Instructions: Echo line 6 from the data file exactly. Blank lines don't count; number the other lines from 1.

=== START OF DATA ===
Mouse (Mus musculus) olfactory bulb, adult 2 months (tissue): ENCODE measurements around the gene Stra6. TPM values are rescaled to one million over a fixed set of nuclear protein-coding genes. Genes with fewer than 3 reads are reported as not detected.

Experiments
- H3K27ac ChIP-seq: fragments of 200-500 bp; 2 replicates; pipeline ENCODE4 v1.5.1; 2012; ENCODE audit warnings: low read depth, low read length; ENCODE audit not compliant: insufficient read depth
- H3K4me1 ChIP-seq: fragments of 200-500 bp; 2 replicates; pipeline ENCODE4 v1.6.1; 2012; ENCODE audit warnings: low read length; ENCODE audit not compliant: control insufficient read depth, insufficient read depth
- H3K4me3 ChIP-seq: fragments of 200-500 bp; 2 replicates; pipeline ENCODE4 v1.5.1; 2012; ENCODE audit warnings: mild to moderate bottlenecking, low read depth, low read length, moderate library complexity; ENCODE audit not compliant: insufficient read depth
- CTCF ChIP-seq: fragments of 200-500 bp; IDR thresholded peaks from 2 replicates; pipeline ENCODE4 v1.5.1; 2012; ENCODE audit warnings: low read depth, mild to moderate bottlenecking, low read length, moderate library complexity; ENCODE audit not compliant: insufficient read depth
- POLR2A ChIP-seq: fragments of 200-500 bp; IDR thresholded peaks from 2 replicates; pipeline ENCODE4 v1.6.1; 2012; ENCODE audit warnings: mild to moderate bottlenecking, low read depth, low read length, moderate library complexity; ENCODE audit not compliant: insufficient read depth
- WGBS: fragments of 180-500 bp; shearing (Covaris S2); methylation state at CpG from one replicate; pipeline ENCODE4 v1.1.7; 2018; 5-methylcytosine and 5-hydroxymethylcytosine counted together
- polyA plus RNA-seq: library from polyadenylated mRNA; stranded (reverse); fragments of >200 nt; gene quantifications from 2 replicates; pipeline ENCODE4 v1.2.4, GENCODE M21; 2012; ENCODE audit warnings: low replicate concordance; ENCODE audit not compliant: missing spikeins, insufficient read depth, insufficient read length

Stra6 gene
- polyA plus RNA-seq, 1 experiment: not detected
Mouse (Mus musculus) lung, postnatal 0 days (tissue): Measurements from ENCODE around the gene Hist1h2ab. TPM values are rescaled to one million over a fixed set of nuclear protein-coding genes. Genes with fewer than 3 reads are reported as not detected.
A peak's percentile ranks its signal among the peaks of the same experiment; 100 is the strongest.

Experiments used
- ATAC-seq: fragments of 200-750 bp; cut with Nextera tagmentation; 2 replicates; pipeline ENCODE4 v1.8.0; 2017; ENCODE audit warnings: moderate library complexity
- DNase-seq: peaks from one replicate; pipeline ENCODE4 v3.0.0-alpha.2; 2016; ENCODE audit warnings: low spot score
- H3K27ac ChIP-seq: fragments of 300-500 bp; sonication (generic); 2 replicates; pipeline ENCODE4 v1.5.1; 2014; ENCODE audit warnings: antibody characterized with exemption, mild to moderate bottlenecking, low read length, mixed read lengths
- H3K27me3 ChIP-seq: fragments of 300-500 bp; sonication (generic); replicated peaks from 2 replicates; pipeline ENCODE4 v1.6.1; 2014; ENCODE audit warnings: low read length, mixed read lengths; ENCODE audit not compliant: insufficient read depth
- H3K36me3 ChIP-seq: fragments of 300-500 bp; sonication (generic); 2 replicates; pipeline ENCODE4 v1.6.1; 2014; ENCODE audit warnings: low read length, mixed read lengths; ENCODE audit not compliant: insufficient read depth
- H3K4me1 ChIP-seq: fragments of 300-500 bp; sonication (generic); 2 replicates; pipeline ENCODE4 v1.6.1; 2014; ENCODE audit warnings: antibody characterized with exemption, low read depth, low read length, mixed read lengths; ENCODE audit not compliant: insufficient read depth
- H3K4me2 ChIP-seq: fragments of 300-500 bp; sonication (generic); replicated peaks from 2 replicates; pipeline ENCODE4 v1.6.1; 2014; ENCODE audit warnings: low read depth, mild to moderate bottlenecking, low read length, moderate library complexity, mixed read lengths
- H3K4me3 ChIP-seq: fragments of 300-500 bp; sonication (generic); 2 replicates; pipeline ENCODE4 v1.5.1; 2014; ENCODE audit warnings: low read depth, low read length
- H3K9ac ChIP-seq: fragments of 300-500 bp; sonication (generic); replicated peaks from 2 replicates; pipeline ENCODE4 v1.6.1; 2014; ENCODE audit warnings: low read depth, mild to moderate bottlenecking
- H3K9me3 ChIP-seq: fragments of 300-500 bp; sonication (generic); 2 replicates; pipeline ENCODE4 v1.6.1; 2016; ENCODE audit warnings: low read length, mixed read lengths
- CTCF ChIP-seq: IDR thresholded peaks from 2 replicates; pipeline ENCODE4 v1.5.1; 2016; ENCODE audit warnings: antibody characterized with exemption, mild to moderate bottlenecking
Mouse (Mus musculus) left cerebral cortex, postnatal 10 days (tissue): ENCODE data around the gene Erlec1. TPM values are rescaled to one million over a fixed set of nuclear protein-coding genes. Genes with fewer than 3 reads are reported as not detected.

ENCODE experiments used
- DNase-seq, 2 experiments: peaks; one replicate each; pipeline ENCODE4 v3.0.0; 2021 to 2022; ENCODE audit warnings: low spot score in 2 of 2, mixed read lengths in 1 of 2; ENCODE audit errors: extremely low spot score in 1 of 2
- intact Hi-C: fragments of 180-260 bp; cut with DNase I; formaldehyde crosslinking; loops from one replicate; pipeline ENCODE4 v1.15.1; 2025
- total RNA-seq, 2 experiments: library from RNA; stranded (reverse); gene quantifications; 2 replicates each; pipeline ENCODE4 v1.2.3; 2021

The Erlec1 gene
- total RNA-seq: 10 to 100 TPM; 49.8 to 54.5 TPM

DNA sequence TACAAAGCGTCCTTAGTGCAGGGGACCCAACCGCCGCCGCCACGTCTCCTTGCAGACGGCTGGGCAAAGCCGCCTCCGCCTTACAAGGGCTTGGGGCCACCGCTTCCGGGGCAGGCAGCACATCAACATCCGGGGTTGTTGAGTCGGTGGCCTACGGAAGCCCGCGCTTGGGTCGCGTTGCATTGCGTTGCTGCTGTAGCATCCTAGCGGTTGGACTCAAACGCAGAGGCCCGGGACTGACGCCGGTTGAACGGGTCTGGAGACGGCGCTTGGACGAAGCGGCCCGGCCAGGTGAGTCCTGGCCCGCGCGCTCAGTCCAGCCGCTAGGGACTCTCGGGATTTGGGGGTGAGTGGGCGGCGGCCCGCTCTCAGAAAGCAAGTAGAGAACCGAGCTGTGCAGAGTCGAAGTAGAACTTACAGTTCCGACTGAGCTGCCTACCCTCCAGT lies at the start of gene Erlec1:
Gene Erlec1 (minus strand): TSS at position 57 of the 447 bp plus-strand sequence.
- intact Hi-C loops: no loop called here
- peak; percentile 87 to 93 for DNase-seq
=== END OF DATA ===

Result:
- CTCF ChIP-seq: fragments of 200-500 bp; IDR thresholded peaks from 2 replicates; pipeline ENCODE4 v1.5.1; 2012; ENCODE audit warnings: low read depth, mild to moderate bottlenecking, low read length, moderate library complexity; ENCODE audit not compliant: insufficient read depth